December 3, 2008

December 3, 2008

Hello everybody out there in farm country. This radio commentary is brought to you by the Renewable Fuels Association, Wal-Mart Stores, Monsanto, and John Deere. They are all friends, supporters, and allies of a healthy farm economy and prosperous rural America. Thank you.

And now for today's commentary-- I don't recall anyone predicting last June that by Thanksgiving oil prices would be below 50 dollars per barrel. From nearly $150 down to $50 -- no way!

What is this telling us? Are we to believe now that there is plenty of energy in the world? Two dollar gasoline is here to stay? I don't think so. Oil has gone up and come down before. Remember the gas lines of the 70's? I know that we are in recession now and that energy demand is soft. That explains the collapse in price. However, we're not going to stay in recession. Demand will be back and the price will go up.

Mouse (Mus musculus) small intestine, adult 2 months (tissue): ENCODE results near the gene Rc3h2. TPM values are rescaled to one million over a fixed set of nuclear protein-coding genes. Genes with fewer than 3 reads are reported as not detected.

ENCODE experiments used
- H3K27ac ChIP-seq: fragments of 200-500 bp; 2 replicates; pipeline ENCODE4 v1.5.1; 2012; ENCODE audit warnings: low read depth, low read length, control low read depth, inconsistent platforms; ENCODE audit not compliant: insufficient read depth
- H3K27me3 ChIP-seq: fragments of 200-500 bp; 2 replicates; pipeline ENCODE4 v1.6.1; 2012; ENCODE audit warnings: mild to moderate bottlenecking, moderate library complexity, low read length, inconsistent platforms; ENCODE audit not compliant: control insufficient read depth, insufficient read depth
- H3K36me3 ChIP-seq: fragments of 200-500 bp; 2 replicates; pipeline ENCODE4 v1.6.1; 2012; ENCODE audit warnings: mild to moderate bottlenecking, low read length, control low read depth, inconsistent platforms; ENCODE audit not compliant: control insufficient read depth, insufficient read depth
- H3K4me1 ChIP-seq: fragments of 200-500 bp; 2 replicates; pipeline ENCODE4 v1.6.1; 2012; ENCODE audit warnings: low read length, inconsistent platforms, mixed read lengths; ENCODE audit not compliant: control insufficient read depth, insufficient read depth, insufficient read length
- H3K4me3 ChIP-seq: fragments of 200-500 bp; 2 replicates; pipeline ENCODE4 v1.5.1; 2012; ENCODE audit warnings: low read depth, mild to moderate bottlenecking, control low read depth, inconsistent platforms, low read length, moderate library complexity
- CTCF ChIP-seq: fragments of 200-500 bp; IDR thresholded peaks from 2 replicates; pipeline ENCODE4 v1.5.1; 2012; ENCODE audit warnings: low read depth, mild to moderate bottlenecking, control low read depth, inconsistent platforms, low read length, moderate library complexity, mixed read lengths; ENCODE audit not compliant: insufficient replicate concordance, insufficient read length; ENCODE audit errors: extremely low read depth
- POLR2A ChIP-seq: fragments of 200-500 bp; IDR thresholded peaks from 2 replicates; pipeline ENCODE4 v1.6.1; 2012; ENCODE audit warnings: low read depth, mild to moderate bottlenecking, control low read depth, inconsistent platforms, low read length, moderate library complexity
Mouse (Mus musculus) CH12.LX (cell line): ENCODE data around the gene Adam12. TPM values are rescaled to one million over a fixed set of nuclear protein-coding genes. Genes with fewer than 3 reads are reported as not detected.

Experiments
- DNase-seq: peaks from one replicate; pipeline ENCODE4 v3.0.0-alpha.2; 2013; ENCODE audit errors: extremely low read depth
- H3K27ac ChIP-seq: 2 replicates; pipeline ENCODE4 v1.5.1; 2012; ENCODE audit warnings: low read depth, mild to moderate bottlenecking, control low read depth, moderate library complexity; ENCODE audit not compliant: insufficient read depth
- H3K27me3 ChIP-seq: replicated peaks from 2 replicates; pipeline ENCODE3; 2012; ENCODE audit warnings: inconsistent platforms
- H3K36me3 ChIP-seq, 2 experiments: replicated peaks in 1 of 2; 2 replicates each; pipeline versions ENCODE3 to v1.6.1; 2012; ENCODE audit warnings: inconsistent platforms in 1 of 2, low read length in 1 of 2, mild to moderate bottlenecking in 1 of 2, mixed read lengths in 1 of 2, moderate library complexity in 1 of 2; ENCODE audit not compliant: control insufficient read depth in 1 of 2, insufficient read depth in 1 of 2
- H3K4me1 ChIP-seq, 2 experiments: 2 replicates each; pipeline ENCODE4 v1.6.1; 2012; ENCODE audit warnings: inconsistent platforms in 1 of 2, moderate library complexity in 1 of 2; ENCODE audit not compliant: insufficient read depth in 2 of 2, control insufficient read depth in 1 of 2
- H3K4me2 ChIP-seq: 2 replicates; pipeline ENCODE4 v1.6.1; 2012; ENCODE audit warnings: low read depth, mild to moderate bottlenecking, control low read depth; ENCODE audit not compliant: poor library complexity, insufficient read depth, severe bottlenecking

The projections that I have seen offer a challenging story -- if the global economy grows at a modest 4.1 % rate to year 2030 (Just a little over 20 years from now), global energy consumption will more than double. How will we be able to satisfy the demand? Well, it can not be met by rejecting carbon fuels. In fact, petroleum, gas, and coal will probably still be providing as much as 80% of our energy. That isn't to suggest that biofuels, wind, and sun are insignificant. If they deliver 20% of our energy, they are essential. We need every possible source.

The time has come for the different industries that will be expected to fuel the engine of global business and commerce to work a little closer together.

I know the global wanning crowd wants to wean us away from carbon fuels. It's not going to happen. Get over it! Let's be realistic.

Some points to consider--

Just because prices have come down, we should not put on the shelf our priority to develop all sources of energy.

We need to encourage more energy efficiency.

Tear down the environmental barriers to development of domestic supply. "Drill baby drill." Build that nuclear plant.

Although total energy independence IS not possible, we can and should make ourselves less dependent on other countries.

Until next week, I am John Block from Washington.